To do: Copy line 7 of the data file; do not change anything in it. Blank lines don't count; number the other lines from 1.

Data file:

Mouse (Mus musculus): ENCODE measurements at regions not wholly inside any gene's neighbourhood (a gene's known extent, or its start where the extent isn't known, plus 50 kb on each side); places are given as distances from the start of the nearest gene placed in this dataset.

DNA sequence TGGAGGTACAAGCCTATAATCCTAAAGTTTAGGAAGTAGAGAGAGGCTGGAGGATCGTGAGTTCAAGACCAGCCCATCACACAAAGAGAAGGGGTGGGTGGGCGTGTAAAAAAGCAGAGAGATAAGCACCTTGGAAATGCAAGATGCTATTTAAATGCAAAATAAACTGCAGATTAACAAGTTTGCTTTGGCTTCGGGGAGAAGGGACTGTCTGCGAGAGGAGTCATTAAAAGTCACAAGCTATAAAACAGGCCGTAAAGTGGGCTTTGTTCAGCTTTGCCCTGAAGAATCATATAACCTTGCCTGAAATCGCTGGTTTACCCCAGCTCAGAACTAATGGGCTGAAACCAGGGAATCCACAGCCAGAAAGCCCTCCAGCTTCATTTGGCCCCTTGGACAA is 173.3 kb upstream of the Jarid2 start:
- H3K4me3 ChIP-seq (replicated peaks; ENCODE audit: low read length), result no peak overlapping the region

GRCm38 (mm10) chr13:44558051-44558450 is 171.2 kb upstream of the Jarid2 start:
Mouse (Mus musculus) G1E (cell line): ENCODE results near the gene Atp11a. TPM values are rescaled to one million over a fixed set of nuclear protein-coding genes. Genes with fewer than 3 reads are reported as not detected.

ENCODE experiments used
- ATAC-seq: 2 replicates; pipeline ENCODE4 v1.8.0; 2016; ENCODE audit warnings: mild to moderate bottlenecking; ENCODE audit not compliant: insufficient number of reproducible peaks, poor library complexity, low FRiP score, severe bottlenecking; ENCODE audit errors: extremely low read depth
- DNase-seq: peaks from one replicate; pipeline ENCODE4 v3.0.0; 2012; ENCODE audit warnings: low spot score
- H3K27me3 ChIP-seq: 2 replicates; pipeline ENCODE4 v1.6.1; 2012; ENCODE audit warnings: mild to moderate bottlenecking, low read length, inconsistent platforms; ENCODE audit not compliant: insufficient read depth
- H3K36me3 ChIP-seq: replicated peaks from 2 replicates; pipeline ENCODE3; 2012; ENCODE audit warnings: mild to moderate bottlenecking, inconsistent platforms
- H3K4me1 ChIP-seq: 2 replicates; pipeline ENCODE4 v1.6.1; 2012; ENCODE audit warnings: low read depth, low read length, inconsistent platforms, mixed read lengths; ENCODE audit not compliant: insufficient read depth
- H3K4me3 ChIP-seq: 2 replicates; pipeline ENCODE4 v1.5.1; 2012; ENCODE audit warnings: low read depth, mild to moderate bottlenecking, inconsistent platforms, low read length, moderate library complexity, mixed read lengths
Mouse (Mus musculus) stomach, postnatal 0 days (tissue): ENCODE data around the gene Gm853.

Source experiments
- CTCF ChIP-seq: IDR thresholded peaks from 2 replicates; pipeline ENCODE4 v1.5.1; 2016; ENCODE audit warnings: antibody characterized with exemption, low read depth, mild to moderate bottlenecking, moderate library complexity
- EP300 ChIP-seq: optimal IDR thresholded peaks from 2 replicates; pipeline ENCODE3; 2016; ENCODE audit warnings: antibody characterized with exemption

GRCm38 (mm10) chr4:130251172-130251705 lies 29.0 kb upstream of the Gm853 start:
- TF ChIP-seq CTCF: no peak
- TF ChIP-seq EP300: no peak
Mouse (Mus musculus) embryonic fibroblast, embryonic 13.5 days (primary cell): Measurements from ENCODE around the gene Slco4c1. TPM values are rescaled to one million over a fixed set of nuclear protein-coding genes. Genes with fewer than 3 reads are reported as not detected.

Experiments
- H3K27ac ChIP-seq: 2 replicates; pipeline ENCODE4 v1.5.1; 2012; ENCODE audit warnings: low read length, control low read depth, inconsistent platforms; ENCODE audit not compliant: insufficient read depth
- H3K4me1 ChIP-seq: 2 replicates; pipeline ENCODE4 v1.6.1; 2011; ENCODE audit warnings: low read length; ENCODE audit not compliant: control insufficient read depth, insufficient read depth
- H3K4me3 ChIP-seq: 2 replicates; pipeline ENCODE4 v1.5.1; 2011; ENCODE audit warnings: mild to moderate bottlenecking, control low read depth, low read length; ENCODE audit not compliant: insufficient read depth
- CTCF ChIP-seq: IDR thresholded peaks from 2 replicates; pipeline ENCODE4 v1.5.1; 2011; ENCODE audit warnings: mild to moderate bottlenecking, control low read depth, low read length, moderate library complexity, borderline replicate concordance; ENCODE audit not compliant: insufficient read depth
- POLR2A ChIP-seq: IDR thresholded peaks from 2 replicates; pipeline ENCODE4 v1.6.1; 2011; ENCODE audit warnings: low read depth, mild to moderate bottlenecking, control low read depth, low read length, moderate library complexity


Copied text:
- ATAC-seq: 2 replicates; pipeline ENCODE4 v1.8.0; 2016; ENCODE audit warnings: mild to moderate bottlenecking; ENCODE audit not compliant: insufficient number of reproducible peaks, poor library complexity, low FRiP score, severe bottlenecking; ENCODE audit errors: extremely low read depth